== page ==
Two Books- Zen and Ocean- While in Central America

Ambitious was I, on my adventure in Central America, to finish two books, I did decide. If past performance could predict future results then my NYC and New England trips would indicate that I would fail at finishing either of the two books I chose to take to Central america. In my defense, I was on track to finish the book I took with me to the East Coast, however, I ended up getting a cold while camping and that threw everything off.

Therefore, my NYC trip was not a good bell weather for Central America, well…maybe. I didn’t take into account the fact that I would be traveling with some pretty awesome delegates from around the United States, or that I would be meeting some awesome folks who had amazing thought provoking and engaging conversations. I hardly had time to reflect on the traveling and learning let alone pick up The Ocean at the End of the Lane by Neil Gaiman, or Zen and the Art of Motorcycle Maintenance: An Inquiry Into Values by Robert Pirsig.

I chose both of these books off of my 2015 Reading List. I also chose them because i felt both of the books were wildly different then the experience I would be having in Central America. Pirsig, well I hadn’t really figured out what his book was about except that it was lauded as a life changing must read book. My inkling was that a motorcycle is a pretty straightforward piece of machinery, therefore a book discussing the value of life through the maintenance of a motorcycle was not going to be all that heavy. However, that is not the case. Pirsig was what I initially started reading, with his discussion on classical and romantic philosophy along with this bombshell of a revelation that he was on this motorcycle trip with his son after the doctors had suggested his son had a psychological problem, i had to step away. As the book turned  dark and heavy and philosophical, traveling in Central America also began to take its own toll. I switched over to Ocean in the hopes of a reprieve.

Gaimans’ novel was a short fiction and it is by far way better then American Gods, though the two really can’t be compared. Ocean is a piece of work that fits into the coming of age genre of reading, in fact, I was surprised it was an Adult fiction and not a young adult fiction genre given that it deals with this transition from childhood to adulthood, from the magical to the rational, from reverence to disgust. American Gods is a critique on social constructs, in particular, our beliefs and faith and religion as much as it about a man finding his inner soul and redeeming himself.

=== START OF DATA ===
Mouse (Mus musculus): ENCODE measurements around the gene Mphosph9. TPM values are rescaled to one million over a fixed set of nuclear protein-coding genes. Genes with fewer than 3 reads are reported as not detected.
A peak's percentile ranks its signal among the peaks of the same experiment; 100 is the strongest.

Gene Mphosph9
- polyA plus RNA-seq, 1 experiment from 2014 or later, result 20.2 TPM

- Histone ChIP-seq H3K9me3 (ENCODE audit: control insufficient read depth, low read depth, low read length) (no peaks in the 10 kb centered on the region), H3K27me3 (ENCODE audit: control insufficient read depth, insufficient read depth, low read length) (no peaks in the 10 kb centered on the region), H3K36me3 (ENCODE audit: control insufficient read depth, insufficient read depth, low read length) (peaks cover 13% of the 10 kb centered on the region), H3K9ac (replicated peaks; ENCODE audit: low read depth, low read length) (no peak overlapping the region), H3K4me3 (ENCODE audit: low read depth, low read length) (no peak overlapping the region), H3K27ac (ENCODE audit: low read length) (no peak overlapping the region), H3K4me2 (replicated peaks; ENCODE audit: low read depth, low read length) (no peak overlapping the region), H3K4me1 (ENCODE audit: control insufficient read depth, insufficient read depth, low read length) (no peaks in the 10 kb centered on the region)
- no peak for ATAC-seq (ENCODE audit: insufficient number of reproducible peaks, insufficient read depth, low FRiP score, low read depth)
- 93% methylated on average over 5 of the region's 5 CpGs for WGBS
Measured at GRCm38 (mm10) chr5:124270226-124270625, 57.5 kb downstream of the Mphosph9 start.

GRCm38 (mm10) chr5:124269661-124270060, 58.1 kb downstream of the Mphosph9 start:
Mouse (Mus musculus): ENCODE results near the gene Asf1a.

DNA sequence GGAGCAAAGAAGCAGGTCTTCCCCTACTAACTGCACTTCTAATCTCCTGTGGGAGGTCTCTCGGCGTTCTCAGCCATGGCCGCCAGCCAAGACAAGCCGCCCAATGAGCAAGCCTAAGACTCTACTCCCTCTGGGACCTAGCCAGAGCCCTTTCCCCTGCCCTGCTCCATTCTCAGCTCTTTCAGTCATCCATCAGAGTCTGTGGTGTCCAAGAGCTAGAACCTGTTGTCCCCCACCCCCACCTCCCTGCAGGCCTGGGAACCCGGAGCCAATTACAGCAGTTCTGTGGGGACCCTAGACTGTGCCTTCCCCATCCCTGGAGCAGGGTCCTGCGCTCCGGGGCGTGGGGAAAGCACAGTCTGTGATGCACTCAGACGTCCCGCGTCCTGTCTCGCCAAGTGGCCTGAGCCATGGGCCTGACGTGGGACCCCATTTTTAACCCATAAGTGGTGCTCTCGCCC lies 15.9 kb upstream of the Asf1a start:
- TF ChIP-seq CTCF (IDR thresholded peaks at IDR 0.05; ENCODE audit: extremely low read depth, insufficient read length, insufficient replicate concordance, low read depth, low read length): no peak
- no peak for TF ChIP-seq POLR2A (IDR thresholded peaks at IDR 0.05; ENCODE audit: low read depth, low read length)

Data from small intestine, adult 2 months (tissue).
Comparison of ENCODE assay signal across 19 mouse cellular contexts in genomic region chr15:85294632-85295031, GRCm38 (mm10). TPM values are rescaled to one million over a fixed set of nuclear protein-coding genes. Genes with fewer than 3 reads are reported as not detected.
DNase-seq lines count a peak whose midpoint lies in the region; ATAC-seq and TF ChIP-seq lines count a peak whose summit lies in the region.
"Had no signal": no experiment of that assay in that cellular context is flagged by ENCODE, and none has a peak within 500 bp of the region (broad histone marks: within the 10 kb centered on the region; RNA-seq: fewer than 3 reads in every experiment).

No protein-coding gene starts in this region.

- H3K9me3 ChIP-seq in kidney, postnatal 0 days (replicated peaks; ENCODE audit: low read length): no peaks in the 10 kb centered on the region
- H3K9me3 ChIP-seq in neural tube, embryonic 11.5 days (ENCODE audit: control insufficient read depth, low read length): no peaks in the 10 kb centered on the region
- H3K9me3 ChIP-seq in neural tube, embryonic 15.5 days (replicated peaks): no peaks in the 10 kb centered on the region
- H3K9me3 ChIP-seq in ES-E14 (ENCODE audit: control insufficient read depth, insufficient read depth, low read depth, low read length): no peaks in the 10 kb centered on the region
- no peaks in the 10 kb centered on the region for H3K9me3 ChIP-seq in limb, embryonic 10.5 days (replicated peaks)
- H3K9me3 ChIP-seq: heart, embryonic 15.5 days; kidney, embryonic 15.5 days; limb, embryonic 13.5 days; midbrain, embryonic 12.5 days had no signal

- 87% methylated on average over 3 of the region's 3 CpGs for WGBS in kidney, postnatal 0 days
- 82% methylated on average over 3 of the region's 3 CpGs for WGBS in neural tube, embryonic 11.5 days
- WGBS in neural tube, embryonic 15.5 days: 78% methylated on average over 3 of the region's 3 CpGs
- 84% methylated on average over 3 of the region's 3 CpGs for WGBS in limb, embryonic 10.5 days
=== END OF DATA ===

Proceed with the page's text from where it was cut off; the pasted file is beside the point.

“Childhood memories are sometimes covered and obscured beneath the things that come later, like childhood toys forgotten at the bottom of a crammed adult closet,” Neil Gaiman writes in his fantastical, if not whimsical novel about a child’s struggle to accept whether there is truly an ocean at the end of the lane, or just a mere pond. With that I began a journey to my own childhood memories while I was journeying through Central America.

There were similarities between me and the narrator recollecting his childhood- the boy was a reader and took consolation in book, he lived his life through those books but with a degree of comfort; the boy had a relationship with his parents that drastically changed; and, like the narrator as a man, his childhood memories seem murky. While traveling I experienced a set of challenges that required me to step away, yet Ocean was stepping into a set of other challenges that I was not fully prepared to deal with.

Childhood memories to me are a difficult thing, like High School, childhood memories are things I am happy not to recollect. To that end I am able to relate to the adult narrator too because he admits to not being able to recollect things from his childhood; to be confused by what he saw and experienced. That makes it easy to accept his recollections of his childhood and not question the illogical or irrational world that Gaiman weaves, but at the same time it brings to question the idea of what makes our memories reliable.

Reading Gaiman is not an exercise in logic or rational thinking, that is better left to Pirsig; however, I do have to question some of his plot structure that leaves holes, like the reason why the Hempstocks, who witnessed the big bang, men go off and never seem to find their way back. There has to be some sort of tying up the plot line on things like this that are brought up by Gaiman, or else its just a bare thread left to let a curious cat unravel a well woven tapestry.

Regardless the shortcomings, The Ocean at the End of the Lane is a wonderful short fiction that I found challenging to read on a personal level, but filled with brilliance on a literary level. I said it before, I liked Ocean far more then American Gods, Gaimans more popular and critically acclaimed book. As for the Zen and the Art of Motor Cycle Maintenance, by Prisig, I am still working on finishing it up and will let you know how it goes.

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